Underhill Graduate Student Colloquium

The Underhill 2022 Colloquium, (Re)thinking History, is meant to forefront work going beyond the traditional bounds of academia including the sources being studied, the way we work, how we approach archives, how we share our work, the themes we consider, and the communities involved. Academic history needs to adapt to the times, and we would like this conference to do so as well.

#Underhill2022 will feature two exciting keynotes from Cheryl Foggo (John Ware Reclaimed) and Krista McCraken & Skylee-Storm Hogan-Stacey (Decolonial Archival Futures: Reflections and Practice), graphic recording from Sam Hester, three panels from graduate students and Carleton professors, and nineteen presentations of graduate student work.

Join us (virtually) for the Underhill 2022 on Fri Mar 18th from 9:00am-6:00pm

Opening Keynote

Closing Keynote

Graphic Recording

Follow us online for more details and announcements about the #Underhill2022:

For over twenty years, graduate students in the Carleton’s Department of History have organized an annual colloquium in which master’s and doctoral students from all disciplines are invited to present on any history-related topic. The primary objective of the Underhill is to facilitate the original research of graduate students by providing a public forum for the presentation of their work. In addition, the Colloquium is designed to promote dialogue between those in different disciplines and to encourage interaction between faculty and graduate students. The Underhill is made possible each year by the generous annual contribution of the Frank H. Underhill fund.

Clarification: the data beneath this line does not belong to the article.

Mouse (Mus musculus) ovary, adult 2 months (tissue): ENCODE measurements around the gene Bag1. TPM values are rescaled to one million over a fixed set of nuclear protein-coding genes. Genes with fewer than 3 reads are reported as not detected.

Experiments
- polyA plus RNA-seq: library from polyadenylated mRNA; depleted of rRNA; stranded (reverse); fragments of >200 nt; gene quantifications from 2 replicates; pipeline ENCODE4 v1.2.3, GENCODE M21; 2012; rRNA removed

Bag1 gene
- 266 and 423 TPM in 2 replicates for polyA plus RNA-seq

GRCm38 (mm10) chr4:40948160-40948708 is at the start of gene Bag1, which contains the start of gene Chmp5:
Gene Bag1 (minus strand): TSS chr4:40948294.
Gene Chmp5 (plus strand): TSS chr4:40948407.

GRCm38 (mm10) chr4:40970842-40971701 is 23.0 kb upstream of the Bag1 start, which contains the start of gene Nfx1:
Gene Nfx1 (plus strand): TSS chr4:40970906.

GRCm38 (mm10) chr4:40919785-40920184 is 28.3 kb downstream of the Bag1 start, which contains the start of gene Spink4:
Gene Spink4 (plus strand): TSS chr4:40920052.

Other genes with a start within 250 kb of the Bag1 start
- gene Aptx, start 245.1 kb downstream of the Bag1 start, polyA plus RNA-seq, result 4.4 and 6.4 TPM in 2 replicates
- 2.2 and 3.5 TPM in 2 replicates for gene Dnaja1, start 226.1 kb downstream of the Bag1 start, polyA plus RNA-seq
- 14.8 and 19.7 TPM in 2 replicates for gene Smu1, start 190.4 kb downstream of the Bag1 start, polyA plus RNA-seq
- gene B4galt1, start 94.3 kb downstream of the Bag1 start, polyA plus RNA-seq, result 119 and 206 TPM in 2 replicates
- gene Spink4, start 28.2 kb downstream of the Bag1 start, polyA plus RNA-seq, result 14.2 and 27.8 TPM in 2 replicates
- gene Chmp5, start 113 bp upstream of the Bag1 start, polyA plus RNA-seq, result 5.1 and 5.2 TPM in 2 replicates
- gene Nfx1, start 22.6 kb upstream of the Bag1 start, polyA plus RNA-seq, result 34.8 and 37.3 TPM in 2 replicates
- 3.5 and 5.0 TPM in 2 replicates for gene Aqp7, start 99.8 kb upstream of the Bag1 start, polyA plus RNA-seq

For the Underhill 2022 we would also like to thank our keynote co-sponsors the School of Indigenous and Canadian Studies, Migration and Diaspora Studies, and Film Studies at Carleton University.

Join us!




We wish to acknowledge that this Colloquium (and Carleton itself) takes place on the traditional and unceded territory of the Algonquin Anishinaabek/ Omàmiwininiwag. While the conference is virtual, their presence here since time immemorial must be acknowledged.